For Sarah, upcoming college auditions helped her stay focused. “I figured out that I wanted to pursue dancing in college, and that was definitely a motivator to get me to really work on my technique and my tricks and my movement,” she says. She currently dances on Utah Valley University’s dance team. Kylie has started working with some of Tautiva’s other independent students to mix things up, allowing her to perform partnered or small group dances in addition to solos.

Wolins leading an audition for the Royal Caribbean Cruises (courtesy Wolins)

Spreading Your (Social Butterfly) Wings

Another challenge of going it alone can be attending competitions without the built-in social life a team provides. But this can be an opportunity, too. When she first started competing independently, Kylie remembers, “I really didn’t know anybody, because I was so used to being with my studio, so I did kind of feel isolated.” Once she started gaining recognition for some of her solos, and getting more comfortable, she started making friends backstage. “I feel like I have a connection with a lot of different dancers from Miami, from New York, lots of places where I never got the chance to meet people,” she says. Sarah also found it difficult to make friends at first, but she came to enjoy the experience of learning from new people. “If you’re dancing with the same people every day you kind of get stuck in the same style,” she says. “I thought it was really cool to try new styles and find new people to dance with when I take class.”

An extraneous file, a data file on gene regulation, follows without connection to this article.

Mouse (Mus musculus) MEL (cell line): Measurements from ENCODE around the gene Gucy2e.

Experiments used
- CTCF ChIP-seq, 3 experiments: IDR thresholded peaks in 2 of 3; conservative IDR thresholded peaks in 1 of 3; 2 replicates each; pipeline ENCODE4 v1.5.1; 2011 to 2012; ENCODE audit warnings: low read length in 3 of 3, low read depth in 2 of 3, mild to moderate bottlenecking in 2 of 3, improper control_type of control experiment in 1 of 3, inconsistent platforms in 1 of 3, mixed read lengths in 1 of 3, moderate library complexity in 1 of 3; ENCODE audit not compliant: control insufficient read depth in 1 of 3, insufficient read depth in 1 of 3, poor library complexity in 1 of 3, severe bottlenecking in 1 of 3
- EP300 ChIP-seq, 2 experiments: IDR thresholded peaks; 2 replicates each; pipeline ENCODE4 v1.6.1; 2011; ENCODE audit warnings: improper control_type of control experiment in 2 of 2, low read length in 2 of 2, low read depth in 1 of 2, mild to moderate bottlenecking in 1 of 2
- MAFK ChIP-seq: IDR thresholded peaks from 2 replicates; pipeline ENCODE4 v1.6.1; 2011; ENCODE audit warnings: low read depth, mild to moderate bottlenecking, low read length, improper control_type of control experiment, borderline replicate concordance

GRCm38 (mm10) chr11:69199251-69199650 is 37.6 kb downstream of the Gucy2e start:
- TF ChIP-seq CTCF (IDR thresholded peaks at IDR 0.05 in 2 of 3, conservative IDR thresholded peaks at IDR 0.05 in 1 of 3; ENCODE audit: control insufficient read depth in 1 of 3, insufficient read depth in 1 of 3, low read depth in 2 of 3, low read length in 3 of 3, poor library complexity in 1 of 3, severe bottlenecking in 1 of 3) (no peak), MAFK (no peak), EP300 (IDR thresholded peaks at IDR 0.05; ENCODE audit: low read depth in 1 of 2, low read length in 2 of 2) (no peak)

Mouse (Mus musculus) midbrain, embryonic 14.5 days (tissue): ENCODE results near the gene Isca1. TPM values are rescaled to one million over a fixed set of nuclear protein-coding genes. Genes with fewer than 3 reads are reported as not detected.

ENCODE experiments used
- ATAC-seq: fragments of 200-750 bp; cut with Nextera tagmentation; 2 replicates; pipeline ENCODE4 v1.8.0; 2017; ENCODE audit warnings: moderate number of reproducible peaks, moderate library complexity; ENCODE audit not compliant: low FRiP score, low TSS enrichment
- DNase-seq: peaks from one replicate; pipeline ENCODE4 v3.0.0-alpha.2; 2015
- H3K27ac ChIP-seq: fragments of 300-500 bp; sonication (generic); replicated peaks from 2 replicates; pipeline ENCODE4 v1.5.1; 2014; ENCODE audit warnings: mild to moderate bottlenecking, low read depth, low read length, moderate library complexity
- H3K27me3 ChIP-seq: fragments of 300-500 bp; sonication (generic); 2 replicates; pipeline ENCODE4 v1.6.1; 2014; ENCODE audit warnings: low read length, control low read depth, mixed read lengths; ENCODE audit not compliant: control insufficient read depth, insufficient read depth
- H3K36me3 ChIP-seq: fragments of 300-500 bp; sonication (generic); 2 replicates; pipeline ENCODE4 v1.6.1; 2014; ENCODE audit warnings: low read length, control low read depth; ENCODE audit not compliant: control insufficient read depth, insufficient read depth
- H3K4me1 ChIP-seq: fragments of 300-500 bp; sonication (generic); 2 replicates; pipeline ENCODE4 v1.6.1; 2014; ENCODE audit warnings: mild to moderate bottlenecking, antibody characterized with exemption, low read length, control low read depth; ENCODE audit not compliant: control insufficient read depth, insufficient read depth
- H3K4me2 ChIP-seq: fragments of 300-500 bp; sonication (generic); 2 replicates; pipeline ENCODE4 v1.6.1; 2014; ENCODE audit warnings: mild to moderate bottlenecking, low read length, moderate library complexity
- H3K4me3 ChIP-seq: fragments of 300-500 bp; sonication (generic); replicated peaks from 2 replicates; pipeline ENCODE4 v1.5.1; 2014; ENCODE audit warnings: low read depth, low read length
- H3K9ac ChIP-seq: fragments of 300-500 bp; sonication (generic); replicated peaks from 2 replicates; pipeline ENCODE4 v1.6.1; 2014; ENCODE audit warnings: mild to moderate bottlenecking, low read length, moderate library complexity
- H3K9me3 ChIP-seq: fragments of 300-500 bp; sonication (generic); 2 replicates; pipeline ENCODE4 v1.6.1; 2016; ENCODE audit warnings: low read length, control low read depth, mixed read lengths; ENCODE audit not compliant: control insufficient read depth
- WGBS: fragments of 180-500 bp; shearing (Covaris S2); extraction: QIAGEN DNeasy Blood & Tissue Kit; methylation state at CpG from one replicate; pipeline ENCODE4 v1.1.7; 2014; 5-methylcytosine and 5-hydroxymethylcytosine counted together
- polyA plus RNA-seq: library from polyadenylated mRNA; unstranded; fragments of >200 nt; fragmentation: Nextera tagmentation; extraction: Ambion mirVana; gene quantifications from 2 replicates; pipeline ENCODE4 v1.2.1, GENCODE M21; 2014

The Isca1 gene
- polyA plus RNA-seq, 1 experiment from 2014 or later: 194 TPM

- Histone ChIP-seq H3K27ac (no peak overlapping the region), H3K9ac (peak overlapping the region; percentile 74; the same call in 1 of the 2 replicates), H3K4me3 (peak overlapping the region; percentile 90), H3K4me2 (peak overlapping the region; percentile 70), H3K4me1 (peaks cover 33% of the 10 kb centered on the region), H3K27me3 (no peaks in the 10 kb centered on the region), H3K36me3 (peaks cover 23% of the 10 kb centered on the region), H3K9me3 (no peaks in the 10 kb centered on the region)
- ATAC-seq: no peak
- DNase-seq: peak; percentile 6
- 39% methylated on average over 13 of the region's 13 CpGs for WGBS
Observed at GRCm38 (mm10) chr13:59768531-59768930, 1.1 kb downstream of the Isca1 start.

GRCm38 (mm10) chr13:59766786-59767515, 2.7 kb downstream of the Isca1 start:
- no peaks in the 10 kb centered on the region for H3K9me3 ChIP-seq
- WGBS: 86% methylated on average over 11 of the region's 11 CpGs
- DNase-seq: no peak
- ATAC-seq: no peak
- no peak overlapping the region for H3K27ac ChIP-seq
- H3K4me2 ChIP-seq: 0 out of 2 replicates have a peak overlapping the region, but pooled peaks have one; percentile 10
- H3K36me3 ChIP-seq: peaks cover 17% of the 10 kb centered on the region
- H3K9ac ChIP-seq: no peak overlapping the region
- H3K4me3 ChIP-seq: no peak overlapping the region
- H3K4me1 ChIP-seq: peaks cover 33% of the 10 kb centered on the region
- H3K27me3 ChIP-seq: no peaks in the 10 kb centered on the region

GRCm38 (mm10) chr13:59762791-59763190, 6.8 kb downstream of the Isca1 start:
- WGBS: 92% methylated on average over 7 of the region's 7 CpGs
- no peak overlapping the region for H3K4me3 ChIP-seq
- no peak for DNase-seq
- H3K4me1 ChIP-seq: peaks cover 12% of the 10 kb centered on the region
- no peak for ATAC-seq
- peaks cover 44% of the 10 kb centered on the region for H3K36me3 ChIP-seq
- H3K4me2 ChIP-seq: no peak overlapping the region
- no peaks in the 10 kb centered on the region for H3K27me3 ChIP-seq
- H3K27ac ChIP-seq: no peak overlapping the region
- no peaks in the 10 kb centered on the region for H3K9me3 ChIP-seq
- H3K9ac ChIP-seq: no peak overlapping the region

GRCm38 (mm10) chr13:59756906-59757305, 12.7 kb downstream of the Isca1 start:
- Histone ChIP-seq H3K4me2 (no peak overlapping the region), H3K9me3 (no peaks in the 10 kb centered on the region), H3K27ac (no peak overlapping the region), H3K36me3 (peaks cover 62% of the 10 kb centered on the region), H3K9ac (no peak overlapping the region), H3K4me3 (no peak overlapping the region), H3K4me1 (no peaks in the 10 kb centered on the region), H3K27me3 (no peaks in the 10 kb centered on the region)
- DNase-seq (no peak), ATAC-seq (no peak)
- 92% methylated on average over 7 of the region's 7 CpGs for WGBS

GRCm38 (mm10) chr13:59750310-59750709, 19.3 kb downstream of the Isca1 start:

There’s no right or wrong decision, but Wolins stresses that competing independently is not something to do casually. “The dancers who want to go independent, generally speaking, are those who really think they want to make a living as a dancer or have dance as a large part of their life,” she says. For Kylie, at least, it’s been worth it. “I felt like it gave me a different opportunity to see the dance world, and a different outlook on what I wanted to pursue,” she says.